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2021 Hyundai Santa Fe Test Drive Review

If you’re shopping for a five-passenger crossover SUV, you must put the 2021 Hyundai Santa Fe on your list.

8.7 /10
Overall Score

Just two years after a complete redesign, the 2021 Hyundai Santa Fe gets a substantial update with new styling, controls, displays, engines, technology, and safety systems. Plus, it gets a thorough structural upgrade and a new Calligraphy luxury-themed trim level. However, despite the long list of changes and improvements, the 2021 Santa Fe remains the tremendous bargain it’s always been.

Look and Feel

8/ 10

Usually, new vehicles seem more expensive than they should be. You look at the price on the window sticker, you look at what you get for that price, and you see what’s going to cost extra. Then, after you pick your jaw up off of the floor, you shake your head in disbelief.

With the 2021 Hyundai Santa Fe, once you’ve had a chance to look at it, sit in it, feel the materials, use the controls, and drive it, the price tag also won’t make any sense. But in the Santa Fe’s case, you’ll wonder why this five-passenger midsize SUV doesn’t cost more.

This year, the Santa Fe lineup is available with a choice between two new gasoline engines and a new gas-electric hybrid powertrain. Trim levels for gas models include SE, SEL, Limited, and Calligraphy. Hybrids come in Blue, SEL Premium, and Limited trim.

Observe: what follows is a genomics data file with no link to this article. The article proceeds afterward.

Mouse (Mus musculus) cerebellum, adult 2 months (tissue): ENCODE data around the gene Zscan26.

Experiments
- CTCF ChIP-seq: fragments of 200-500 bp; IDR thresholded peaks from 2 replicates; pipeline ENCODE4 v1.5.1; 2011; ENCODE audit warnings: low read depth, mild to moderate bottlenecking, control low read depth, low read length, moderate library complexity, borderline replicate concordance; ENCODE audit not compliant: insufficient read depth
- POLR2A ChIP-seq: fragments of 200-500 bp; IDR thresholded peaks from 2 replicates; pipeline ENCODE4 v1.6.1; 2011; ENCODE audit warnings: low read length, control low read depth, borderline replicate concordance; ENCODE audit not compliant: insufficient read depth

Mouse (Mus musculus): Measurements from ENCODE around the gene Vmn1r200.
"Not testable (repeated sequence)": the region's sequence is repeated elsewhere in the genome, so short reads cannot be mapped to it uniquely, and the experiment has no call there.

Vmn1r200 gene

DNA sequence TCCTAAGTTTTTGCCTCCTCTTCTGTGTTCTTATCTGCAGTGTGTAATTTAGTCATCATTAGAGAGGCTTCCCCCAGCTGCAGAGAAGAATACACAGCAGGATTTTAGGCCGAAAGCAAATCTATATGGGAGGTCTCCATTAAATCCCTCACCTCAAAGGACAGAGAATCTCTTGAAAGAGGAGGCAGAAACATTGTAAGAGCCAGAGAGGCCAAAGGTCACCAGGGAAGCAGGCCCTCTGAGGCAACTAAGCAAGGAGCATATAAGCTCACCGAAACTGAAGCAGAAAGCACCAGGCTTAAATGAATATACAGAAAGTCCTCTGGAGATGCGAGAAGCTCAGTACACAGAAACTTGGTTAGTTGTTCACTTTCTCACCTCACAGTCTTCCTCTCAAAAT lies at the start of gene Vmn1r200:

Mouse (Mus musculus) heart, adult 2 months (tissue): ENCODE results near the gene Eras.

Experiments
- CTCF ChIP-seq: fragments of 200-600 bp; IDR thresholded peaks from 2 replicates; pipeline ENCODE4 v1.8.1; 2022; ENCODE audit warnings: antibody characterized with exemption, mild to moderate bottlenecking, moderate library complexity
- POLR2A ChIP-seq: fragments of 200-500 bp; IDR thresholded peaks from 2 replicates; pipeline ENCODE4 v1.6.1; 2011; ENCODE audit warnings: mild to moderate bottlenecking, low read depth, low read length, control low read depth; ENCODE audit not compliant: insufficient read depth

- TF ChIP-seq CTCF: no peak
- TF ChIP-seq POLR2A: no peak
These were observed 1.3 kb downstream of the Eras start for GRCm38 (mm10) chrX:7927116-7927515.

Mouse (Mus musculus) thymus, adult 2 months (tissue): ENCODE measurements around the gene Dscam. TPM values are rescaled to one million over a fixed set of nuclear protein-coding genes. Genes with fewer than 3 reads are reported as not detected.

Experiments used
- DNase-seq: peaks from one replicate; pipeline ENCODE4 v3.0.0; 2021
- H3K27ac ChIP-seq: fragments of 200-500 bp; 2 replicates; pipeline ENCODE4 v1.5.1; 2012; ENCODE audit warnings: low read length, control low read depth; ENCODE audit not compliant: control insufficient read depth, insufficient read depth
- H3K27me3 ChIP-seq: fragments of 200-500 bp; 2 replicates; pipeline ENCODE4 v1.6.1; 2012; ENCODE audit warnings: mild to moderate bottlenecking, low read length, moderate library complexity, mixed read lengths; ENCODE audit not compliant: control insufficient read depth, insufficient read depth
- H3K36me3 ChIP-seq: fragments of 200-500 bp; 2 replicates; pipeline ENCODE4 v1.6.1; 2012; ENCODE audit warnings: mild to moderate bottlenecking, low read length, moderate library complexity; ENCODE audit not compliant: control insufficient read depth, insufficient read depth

Pricing ranges from $26,850 to $39,950 MSRP. Gas models get standard front-wheel drive (FWD). All-wheel drive (AWD) costs $1,700 for the gas models but is standard for hybrids. Hyundai imports the hybrid models from South Korea and makes the others in the company’s factory near Montgomery, Alabama. A Santa Fe plug-in hybrid is coming as well and should arrive for the 2022 model year.

Aside from new wheel designs, the most significant exterior change is the 2021 Santa Fe’s redesigned front end. It’s got new running lights, a completely reworked grille, and a new bumper. The wheel, grille, and headlight combinations are different for each trim level, helping to give each one a unique character.

Inside, new colors, patterns, and textures move the Santa Fe upmarket. Hyundai also adds a new bridge-style center console with storage underneath, and the surface is home to the new electronic transmission controls, drivetrain settings, climate switchgear, and stereo controls. An available 12.3-inch digital instrumentation panel lends the SUV a high-tech air of sophistication.

Our turbocharged Santa Fe Calligraphy came with Stormy Sea paint, AWD, 19-inch wheels, and Black premium leather. With its carpeted floor mats and the $1,185 destination charge, the SUV was an outright steal at $43,590.